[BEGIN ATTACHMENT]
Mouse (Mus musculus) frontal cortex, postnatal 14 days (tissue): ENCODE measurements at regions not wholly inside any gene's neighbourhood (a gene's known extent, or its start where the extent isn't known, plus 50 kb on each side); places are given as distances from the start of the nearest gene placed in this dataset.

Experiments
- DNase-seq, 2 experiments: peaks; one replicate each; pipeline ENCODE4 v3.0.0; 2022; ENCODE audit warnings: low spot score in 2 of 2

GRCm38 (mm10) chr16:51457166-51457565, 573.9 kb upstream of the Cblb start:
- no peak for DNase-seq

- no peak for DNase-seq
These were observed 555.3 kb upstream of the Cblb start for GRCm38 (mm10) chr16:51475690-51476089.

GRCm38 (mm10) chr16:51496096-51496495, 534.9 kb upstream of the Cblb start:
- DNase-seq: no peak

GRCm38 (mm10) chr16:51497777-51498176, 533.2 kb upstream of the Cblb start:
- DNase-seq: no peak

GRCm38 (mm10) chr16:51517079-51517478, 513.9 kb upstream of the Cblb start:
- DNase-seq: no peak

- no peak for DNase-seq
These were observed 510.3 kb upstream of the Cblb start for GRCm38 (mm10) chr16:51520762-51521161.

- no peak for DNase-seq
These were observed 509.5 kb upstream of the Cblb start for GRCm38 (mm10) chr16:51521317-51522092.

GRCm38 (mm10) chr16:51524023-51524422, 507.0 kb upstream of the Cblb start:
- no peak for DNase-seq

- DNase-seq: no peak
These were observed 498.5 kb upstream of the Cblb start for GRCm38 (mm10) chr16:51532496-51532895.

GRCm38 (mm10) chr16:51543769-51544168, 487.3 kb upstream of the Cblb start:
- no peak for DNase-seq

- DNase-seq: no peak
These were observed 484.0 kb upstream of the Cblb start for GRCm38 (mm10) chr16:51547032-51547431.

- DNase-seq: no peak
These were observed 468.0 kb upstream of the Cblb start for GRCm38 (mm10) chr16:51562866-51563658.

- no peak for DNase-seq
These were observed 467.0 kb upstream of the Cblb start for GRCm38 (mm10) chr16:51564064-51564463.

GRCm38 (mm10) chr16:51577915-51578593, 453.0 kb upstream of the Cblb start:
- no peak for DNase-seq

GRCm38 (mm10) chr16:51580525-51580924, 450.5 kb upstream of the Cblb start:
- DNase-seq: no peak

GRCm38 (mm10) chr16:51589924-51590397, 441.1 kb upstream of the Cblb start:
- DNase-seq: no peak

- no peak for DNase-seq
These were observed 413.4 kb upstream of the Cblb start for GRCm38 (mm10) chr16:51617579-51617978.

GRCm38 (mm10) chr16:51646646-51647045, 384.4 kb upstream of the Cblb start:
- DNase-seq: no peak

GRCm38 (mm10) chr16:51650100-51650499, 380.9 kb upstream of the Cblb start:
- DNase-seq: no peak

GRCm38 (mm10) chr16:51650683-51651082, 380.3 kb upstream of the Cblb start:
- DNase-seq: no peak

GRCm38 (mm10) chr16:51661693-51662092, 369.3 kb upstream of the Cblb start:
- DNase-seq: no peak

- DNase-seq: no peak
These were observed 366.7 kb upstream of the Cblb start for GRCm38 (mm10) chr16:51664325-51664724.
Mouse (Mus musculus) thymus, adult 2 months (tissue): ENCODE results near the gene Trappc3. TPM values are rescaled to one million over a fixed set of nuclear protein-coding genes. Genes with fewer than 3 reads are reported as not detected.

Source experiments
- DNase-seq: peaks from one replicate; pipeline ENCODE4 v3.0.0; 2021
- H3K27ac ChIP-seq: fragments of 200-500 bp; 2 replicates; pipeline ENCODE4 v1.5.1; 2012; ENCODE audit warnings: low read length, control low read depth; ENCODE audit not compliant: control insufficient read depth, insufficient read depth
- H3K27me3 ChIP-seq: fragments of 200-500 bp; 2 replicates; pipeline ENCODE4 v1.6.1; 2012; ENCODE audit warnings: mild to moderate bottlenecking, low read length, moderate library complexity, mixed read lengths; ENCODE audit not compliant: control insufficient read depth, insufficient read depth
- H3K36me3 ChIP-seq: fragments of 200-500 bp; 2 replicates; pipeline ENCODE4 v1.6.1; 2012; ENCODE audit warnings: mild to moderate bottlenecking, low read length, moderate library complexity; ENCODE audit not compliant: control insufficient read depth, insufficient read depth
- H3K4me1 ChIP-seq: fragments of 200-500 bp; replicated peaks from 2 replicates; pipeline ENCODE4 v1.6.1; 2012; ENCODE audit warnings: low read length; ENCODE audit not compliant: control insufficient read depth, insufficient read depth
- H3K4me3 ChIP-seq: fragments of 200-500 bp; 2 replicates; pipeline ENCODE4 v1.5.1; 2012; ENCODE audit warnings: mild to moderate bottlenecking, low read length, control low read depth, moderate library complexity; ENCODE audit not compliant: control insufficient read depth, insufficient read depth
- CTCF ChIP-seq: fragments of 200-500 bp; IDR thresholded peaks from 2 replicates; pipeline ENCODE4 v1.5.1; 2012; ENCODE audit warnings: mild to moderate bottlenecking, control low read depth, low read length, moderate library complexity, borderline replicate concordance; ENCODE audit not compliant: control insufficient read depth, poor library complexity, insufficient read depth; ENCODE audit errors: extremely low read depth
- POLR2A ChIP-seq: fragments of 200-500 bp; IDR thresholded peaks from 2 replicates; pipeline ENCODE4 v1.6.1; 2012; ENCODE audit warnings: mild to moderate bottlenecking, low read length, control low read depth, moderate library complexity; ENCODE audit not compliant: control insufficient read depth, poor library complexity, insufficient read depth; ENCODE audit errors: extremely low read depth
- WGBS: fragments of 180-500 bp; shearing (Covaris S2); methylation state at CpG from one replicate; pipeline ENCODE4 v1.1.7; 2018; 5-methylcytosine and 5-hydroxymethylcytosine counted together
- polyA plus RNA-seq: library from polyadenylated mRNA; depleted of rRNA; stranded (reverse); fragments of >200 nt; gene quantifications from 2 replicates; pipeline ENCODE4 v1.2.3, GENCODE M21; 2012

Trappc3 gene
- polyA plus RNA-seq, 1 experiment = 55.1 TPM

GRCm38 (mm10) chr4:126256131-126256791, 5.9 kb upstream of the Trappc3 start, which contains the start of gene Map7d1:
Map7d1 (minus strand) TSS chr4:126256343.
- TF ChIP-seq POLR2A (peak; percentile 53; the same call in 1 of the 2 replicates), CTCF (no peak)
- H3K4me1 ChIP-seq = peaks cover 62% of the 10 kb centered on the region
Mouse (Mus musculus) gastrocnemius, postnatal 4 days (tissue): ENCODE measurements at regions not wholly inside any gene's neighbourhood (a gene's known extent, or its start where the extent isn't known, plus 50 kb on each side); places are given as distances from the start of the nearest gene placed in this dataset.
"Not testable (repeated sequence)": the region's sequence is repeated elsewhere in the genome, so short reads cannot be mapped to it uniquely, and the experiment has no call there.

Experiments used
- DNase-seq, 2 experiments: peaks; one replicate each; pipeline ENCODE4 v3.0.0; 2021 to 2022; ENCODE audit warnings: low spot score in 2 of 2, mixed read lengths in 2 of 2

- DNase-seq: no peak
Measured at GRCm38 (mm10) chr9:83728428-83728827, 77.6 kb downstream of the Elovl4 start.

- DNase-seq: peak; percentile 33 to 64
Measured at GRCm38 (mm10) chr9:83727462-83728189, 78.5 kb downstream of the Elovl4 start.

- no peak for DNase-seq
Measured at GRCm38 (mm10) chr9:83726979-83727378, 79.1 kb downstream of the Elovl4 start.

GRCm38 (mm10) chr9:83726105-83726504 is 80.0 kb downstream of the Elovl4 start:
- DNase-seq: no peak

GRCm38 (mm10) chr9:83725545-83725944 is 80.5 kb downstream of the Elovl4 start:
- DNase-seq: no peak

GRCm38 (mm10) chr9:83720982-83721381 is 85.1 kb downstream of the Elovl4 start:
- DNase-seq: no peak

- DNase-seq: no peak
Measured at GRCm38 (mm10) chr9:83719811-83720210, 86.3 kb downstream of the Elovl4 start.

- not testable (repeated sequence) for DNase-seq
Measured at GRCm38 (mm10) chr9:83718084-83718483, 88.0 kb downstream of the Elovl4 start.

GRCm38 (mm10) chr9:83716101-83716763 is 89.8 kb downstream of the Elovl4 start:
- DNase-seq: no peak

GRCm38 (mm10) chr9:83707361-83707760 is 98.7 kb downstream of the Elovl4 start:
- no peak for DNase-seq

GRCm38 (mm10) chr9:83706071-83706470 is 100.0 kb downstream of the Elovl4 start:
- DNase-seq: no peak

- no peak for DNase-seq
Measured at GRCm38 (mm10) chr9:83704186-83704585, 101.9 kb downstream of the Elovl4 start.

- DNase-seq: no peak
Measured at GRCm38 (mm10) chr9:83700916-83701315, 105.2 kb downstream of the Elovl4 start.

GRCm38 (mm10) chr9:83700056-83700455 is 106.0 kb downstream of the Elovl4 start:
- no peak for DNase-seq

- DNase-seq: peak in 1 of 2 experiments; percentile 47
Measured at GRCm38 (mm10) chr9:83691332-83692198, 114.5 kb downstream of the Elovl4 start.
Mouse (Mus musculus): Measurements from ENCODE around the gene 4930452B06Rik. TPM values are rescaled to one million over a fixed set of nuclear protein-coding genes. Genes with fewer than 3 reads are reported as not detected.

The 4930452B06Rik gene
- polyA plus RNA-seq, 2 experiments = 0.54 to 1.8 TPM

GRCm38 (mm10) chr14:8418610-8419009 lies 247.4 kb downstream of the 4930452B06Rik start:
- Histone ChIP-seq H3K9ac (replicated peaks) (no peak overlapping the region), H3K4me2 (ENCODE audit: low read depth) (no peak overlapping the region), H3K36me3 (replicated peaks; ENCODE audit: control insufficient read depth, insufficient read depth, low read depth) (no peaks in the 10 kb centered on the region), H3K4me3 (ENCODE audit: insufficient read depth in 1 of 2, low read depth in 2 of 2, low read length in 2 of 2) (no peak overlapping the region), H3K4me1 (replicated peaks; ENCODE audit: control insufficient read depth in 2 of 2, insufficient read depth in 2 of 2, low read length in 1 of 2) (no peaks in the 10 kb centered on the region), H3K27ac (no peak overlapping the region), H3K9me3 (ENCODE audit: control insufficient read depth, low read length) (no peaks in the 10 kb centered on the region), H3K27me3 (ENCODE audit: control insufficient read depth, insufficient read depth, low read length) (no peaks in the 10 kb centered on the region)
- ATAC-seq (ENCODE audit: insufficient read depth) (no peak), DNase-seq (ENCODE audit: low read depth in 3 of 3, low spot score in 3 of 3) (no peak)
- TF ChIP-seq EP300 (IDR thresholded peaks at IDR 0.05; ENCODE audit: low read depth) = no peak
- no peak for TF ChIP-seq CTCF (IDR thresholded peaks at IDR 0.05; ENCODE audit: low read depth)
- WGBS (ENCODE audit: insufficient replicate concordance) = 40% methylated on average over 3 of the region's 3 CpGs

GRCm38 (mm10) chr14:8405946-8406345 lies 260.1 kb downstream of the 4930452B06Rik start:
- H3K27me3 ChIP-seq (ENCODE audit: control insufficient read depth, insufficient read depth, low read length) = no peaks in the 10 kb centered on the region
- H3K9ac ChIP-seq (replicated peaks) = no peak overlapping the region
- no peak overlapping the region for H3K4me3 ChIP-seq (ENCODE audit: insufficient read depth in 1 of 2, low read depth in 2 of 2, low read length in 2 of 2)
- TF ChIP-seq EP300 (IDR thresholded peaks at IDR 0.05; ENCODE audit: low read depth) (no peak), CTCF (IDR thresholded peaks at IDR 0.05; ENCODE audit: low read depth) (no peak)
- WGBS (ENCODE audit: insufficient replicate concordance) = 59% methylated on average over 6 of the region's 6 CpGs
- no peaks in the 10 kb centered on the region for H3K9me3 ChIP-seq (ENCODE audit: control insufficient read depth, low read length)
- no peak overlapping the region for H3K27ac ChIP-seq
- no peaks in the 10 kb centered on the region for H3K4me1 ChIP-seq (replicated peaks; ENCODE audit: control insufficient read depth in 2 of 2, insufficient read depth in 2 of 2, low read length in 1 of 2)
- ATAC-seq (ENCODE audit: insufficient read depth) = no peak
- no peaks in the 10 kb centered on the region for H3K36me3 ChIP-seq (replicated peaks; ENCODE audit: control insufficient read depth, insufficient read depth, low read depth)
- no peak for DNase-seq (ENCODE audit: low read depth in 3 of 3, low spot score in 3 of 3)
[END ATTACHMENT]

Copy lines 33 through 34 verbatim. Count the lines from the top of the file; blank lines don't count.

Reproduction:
- DNase-seq: no peak

GRCm38 (mm10) chr16:51589924-51590397, 441.1 kb upstream of the Cblb start: